May 18, 2017
20 Dev Metrics - 17. Test Execution TimeThe 17th in my 20 Dev Metrics series can have a profound effect on our ability to sustain the pace of development - Test Execution Time.
When it takes too long to get feedback from tests, we have to test less often, which means more changes to the code in between test runs. The economics of defect removal are stark: the longer it is before a problem is detected, exponentially the more expensive it is to fix. If we break the code and discover it minutes later, then fixing the problem is quick and easy. If we break the code and discover hours later, that cost goes up. Days later and we're into code-and-fix territory.
So it's in our interest to make the tests run as fast as possible. Teams who strive for a testing pyramid, where the base of the pyramid - the bulk of the tests - is made up of fast-running unit tests can usually get good test feedback in minutes or even seconds. Teams whose testing pyramid is upside-down, with the bulk of their tests being slow-running system or integration tests, tend to find test execution a barrier to progress.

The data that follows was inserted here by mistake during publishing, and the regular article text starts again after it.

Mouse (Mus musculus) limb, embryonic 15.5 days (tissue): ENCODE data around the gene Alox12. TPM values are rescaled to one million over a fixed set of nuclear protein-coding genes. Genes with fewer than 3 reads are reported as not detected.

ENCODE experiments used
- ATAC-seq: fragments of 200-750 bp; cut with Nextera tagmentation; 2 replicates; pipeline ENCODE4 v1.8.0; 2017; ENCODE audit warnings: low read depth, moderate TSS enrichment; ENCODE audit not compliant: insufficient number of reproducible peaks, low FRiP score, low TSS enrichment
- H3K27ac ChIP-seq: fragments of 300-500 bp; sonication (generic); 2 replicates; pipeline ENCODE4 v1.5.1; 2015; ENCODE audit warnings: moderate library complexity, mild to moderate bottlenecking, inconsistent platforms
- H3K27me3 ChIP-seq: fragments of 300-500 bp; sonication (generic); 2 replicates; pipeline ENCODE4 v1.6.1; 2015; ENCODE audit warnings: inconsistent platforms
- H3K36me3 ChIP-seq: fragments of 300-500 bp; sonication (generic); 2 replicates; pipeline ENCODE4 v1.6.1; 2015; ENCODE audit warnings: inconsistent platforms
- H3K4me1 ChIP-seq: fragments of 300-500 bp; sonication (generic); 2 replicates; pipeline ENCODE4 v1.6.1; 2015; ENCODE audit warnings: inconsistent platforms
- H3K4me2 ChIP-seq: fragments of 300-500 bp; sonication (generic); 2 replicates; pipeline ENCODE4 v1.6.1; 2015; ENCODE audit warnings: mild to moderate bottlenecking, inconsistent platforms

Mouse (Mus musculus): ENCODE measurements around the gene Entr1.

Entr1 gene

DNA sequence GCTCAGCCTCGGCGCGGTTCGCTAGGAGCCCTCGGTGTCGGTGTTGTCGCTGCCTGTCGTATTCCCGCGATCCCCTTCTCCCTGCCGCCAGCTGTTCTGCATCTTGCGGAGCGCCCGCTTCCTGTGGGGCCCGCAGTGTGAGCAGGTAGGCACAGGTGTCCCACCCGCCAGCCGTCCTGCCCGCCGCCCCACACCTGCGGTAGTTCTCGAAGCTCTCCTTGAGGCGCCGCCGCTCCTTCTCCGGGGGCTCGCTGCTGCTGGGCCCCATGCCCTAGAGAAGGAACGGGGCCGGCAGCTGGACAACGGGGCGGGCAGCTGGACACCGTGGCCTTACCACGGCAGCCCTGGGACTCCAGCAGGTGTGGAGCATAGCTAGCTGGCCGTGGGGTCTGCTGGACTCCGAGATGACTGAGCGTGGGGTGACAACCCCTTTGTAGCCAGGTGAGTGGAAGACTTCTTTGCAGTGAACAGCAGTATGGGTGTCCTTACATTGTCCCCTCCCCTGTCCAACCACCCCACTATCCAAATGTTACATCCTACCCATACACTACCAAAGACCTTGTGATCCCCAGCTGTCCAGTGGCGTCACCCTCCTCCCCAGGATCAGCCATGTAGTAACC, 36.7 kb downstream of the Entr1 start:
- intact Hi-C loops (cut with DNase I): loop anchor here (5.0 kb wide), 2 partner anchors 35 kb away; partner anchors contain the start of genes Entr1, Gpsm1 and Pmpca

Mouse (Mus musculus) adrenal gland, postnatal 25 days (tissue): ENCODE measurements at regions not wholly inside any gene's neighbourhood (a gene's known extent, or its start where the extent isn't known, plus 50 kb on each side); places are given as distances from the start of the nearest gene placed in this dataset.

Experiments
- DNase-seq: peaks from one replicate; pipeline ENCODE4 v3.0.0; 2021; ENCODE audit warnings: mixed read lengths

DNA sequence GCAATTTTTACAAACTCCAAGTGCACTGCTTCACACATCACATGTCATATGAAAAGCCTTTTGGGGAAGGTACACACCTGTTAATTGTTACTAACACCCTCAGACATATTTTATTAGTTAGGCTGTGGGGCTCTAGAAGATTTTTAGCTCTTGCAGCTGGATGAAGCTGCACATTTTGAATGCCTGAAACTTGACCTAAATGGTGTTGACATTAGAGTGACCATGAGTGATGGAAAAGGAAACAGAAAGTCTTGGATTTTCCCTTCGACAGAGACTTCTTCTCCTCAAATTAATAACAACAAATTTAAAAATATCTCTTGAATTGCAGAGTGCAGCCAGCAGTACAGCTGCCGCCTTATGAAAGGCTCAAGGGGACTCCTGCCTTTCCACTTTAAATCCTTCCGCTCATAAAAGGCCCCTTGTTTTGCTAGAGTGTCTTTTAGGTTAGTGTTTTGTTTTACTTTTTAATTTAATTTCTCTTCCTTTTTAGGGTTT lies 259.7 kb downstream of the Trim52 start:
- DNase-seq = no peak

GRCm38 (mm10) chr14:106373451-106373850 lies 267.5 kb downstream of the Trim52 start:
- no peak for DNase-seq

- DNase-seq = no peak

Teams should be putting continual effort into performance engineering their test suites as they grow from dozens to hundreds to thousands of tests. Be aware of how long test execution takes, and when it's too long, optimise the test architecture or execution environment. My 101 TDD Tips e-book contains a tip about optimising test performance that you might find useful.
Basically, the more often you want to run a test suite, the faster it needs to run. Simples.
Posted 1 year, 1 month ago on May 18, 2017